Wednesday, February 27, 2013
There are a lot of barriers that keep people from getting ahead financially. For the working poor, one of the largest is the lack of acquiring assets. At East Cooper Community Outreach (ECCO), we are helping our clients build assets though understanding and practicing money management skills.
Having assets helps us all get through financial emergencies, plan for the future and create opportunities for our children. Assets also help avoid eviction, get better jobs, and send children to college.
The purpose of our asset-building program is to help free the working poor from the shackles of being dependent on outside assistance. Asset building begins by teaching sound family budgeting and money management practices to help them plan for long-term success.
At the annual board retreat last month, I reported the impact of our asset-building programs for our East Cooper families.
These services are provided by our staff and collaborating agencies who work on our campus. The board was amazed to hear the statistics.
The programs report included:
• GED: To get a better job or to continue the pathway of higher education, one must have finished high school. A person without a high school education is much more likely to be in poverty than one with a high school degree. Because of this, we offer GED classes. Last year, 42 people enrolled.
• Money Smart is our financial education class which teaches responsibility in managing money and increasing savings leads to financial security. Many of our clients open checking and savings accounts while and after participating in this class. Two classes each with 16-week sessions are held annually.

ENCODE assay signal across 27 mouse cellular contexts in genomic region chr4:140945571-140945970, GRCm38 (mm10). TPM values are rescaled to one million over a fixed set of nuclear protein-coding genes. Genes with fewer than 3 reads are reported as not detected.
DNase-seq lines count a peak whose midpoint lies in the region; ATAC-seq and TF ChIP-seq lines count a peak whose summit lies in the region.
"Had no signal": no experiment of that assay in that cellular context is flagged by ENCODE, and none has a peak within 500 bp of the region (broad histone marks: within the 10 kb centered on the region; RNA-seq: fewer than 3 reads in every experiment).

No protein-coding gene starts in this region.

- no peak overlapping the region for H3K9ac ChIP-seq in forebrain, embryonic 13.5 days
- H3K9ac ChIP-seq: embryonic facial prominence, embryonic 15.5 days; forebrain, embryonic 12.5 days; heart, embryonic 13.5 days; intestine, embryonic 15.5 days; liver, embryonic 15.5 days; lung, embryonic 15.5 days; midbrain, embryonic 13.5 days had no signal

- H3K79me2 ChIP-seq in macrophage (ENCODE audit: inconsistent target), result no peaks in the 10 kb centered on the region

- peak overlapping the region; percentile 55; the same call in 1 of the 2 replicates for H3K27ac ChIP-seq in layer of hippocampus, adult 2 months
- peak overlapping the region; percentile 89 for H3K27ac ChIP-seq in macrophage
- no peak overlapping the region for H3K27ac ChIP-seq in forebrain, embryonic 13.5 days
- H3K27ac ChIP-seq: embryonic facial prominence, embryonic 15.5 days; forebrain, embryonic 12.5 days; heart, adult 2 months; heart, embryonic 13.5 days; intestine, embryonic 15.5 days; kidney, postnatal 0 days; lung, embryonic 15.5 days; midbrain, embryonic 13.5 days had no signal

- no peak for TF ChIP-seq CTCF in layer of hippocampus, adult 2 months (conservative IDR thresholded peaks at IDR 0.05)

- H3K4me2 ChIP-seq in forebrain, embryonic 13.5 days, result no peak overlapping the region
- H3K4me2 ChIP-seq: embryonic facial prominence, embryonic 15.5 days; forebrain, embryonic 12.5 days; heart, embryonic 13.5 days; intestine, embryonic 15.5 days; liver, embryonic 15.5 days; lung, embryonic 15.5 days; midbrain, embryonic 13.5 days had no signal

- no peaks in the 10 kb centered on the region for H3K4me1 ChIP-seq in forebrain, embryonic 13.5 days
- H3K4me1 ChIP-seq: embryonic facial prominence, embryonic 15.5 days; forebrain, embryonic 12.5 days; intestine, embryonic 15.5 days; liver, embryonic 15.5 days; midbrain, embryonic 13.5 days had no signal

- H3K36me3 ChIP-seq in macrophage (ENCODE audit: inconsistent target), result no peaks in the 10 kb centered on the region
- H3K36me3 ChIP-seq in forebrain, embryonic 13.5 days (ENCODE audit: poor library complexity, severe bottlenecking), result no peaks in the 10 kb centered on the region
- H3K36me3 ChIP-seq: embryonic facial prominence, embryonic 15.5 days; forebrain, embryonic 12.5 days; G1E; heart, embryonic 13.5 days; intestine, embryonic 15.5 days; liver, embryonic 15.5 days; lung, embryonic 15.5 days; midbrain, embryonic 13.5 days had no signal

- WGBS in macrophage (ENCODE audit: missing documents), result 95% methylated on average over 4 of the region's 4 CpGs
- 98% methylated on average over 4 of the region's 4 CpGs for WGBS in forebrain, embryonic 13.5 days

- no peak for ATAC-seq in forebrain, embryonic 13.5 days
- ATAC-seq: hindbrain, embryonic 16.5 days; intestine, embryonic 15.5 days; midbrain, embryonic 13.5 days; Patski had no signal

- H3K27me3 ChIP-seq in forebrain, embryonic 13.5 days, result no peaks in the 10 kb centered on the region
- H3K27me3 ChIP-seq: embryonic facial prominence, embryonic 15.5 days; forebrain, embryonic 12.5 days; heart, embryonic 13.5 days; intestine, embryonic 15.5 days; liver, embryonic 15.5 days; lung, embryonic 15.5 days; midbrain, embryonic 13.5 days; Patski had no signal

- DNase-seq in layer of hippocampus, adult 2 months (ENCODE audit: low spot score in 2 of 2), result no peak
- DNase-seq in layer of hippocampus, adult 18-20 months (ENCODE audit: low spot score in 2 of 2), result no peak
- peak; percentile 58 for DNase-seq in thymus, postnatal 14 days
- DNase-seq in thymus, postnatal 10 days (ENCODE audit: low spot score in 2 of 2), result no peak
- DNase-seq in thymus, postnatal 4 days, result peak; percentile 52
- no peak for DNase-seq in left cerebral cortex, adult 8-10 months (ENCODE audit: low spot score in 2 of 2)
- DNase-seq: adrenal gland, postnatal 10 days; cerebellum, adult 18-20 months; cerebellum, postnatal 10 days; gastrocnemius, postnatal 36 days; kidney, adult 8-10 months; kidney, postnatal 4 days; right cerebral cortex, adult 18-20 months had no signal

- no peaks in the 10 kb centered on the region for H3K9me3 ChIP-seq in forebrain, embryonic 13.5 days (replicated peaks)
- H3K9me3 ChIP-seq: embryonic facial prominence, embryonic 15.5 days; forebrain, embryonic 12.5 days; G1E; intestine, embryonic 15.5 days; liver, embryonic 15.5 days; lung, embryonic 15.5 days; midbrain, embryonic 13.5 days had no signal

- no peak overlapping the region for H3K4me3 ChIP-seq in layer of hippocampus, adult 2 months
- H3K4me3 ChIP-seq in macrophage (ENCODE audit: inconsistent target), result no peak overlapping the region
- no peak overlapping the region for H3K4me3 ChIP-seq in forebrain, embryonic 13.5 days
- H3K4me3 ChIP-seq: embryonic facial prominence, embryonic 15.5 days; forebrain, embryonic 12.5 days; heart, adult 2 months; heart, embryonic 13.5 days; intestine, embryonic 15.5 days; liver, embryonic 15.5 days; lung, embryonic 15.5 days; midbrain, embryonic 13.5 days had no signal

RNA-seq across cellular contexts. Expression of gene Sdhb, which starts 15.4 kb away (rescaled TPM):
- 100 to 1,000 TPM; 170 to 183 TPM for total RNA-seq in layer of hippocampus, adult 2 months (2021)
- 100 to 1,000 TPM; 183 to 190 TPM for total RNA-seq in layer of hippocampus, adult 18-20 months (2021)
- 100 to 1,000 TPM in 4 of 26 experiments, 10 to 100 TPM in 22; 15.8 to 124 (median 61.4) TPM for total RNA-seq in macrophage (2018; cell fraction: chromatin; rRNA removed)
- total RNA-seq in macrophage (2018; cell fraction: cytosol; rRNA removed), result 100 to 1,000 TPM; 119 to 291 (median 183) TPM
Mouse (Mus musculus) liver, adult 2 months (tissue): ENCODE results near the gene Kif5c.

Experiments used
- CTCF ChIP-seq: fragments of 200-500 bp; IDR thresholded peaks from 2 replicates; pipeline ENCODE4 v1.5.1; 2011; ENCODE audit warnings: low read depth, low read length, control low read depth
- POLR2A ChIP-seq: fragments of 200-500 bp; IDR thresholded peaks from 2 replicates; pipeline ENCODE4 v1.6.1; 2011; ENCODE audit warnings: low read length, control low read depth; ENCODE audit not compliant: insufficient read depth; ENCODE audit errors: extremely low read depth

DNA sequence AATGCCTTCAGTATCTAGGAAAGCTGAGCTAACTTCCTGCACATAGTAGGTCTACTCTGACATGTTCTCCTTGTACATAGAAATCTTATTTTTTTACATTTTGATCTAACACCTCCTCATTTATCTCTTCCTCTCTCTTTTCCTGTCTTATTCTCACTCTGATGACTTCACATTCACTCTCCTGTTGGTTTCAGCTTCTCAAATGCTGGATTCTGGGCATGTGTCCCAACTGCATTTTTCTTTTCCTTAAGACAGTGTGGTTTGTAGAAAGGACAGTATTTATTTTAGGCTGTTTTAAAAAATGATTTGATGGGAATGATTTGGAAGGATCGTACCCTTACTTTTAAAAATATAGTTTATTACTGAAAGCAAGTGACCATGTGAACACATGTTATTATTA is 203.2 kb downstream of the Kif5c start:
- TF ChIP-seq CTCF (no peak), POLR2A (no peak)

• IDA: Another program is the matched savings program called the IDA (Individual Development Account). A matched savings account is a special savings program for people with low incomes. IDA’s can only be used to 1.) buy a home, 2.) pay for college, 3.) start a small business.
• VITA: Preparing our annual income tax is a challenge for us all. Large sums of money go untouched each year that would help the working poor build assets due to confusing, intimidating and time-consuming forms to be completed. VITA (Volunteer Income Tax Assistance) is open to any household whose annual income is less than $51,000. One area our IRS-trained volunteers look for is the Earned Income Credit.
The EIC, created under the Ford Administration, is a tax credit for individuals and families who earn low to moderate wages, especially working families with children. The credit lowers or eliminates any taxes owed. In 2012, we helped 115 families save more than $120,000, not including preparation fees saved. The service is currently being offered.
• Benefit Bank: The Benefit Bank’s “one-stop-shop” concept helps connect families to asset-building resources they may not be aware of. It works by qualifying them for and enrolling them in a wide-range of program services and benefits.
It reduces the client’s amount of time and travel usually needed to apply for these programs and assistance. Last year ECCO enrolled 148 low-income families for programs and benefits totaling $287,148. That averaged $3,810 per family.
As I left the retreat that afternoon, I reflected on what ECCO has done and is doing for the working poor of our community. We provide a pathway out of poverty.
The path may begin with food, clothing, or healthcare, changing lives through education and empowerment. We help people believe they can control their destiny by introducing, educating and equipping them with the proper tools.
(Jack Little is the executive director of East Cooper Community Outreach.)
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